Say what you want about Dreher – but, out of all the Christians with a “web presence” (sad words) there are not many like Dreher – (a man with no wrath in his heart) who, although fundamentally unsound on what Aristotle would call the civic virtue of ‘proper assessment’ of our would-be rulers ( compare the number of negative posts he has written on poor Trump, a likable and Christian old man (albeit one who is not proud of his youthful days, when it was so easy to be tempted), and who is measurably kinder to the Christians and the other innocent humans of our day – in every country- in every country – take my word for it – as compared to the number of negative posts he (Dreher) wrote (hint – much fewer) about the previous presidents, combined: few of whom (in their pride of life, but they are now all much older, much much older – and hopefully, with age comes wisdom. and repentance for their enthusiastic support of all the evils of the modern age, evils which, to tell the truth, may have seemed to them, in their rich and healthy youth, a form – a selfish form, of course, but still a form – I will allow them that – of the best that could be, since nobody cares, in their sad little worlds, about anyone else))were, in their much less likable primes, even minimally kind to those who did not support the modernist imperative – well, either you care about that or you don’t- …….well, say what you want about Dreher – he is a good man, with no hatred in his heart, and who does his best. For the love of God, seriously, who cares what anybody thinks about politicians that they have not met, if they do not have wrath in their souls and do not have hatred in their heart? Also, his book on Dante is really good. Thanks for reading.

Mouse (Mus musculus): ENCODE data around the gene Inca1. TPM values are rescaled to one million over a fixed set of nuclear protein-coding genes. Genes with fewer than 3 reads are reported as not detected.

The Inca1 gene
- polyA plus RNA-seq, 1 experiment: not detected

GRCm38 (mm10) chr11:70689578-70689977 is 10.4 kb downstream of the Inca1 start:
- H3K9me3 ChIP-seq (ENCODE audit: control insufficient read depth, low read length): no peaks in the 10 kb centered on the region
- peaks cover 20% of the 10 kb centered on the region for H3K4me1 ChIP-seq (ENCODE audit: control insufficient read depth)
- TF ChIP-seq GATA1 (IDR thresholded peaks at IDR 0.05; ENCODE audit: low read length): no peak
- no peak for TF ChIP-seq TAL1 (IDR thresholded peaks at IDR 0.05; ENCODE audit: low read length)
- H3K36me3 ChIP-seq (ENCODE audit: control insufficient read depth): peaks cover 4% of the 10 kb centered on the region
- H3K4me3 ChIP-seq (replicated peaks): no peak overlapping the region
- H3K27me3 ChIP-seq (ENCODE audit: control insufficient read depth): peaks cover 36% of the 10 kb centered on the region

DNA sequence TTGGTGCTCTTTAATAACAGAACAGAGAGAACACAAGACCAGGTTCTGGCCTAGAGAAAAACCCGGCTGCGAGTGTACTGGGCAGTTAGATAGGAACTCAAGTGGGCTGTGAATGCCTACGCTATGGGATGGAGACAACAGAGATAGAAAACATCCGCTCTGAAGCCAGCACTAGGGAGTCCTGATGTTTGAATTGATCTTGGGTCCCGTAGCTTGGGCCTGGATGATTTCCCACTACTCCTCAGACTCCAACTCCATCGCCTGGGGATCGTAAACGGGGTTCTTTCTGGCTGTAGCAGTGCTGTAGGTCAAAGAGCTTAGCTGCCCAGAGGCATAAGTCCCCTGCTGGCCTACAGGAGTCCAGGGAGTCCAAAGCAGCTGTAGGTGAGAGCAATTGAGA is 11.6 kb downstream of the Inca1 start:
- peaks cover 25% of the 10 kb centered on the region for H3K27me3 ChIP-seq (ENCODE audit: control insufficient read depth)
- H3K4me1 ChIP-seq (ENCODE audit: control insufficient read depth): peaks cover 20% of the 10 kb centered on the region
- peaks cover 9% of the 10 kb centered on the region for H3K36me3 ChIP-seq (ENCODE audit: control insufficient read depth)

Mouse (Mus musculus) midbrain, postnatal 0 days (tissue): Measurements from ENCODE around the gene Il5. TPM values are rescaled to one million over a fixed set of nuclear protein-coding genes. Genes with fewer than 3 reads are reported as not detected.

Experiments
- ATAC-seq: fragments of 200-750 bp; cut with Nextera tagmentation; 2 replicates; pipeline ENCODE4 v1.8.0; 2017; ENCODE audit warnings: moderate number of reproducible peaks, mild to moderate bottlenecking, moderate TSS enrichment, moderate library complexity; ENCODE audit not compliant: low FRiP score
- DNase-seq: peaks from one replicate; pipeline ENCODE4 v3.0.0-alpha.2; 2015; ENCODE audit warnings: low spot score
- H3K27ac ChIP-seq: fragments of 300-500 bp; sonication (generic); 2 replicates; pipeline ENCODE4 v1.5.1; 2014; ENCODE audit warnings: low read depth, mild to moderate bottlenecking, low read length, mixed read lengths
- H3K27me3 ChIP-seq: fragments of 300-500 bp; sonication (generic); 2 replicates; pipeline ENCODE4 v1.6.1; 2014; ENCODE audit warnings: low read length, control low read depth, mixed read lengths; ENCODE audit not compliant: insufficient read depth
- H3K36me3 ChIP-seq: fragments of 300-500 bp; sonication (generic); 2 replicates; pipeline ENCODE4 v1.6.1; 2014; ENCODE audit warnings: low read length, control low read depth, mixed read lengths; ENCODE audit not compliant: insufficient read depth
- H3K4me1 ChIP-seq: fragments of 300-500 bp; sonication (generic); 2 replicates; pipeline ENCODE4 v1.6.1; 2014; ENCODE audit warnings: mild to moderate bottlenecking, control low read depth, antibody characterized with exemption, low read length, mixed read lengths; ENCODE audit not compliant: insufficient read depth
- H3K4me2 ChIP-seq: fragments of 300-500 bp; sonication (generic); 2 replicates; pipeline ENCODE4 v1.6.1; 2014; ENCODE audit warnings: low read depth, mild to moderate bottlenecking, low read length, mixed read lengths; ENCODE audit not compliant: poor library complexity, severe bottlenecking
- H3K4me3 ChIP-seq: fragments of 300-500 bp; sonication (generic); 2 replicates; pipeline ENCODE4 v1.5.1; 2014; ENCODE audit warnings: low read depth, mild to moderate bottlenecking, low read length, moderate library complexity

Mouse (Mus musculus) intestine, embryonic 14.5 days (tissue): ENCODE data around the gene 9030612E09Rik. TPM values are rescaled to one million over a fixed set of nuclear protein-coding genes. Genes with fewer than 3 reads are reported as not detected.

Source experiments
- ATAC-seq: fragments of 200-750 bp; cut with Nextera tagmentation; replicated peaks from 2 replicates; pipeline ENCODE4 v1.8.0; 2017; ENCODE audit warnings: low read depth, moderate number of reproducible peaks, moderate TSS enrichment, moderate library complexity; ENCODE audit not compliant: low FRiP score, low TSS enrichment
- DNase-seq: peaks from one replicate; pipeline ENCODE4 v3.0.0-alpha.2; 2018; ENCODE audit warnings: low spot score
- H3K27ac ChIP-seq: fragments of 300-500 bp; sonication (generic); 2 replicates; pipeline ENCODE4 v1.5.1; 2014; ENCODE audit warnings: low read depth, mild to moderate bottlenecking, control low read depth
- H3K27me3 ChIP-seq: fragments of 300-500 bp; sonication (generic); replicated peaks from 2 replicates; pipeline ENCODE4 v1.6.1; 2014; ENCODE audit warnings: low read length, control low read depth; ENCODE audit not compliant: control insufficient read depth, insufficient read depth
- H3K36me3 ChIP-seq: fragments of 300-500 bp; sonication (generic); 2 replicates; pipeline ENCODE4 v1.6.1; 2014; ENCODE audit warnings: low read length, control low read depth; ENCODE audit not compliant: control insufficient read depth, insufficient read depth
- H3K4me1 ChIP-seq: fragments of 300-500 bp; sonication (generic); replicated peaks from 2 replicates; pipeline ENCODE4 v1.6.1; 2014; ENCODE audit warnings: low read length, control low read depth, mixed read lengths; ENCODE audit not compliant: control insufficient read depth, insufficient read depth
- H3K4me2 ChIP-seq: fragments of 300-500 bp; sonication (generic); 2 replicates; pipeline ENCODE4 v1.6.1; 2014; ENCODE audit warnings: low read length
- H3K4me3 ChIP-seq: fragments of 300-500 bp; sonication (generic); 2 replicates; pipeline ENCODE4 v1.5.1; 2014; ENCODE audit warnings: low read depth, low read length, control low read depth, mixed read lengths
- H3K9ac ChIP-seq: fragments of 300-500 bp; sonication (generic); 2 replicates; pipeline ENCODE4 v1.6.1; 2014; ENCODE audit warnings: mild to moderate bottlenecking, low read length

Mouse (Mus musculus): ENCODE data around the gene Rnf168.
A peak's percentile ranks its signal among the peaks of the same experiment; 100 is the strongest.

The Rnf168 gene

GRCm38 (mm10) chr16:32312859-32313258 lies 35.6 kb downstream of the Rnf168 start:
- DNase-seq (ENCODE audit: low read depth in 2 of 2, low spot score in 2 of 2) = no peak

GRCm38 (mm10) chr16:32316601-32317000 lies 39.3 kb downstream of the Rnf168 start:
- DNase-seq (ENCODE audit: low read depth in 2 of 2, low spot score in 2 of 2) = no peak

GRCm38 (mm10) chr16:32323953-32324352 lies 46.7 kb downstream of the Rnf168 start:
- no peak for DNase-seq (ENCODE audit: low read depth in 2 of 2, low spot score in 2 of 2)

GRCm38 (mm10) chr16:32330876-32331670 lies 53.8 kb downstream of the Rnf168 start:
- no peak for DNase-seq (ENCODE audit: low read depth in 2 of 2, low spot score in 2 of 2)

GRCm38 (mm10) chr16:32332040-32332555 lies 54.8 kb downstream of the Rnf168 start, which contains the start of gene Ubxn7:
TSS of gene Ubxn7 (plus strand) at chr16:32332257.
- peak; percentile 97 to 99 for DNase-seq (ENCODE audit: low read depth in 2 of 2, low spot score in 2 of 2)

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58 efim polenov October 30, 2017 at 11:54 pm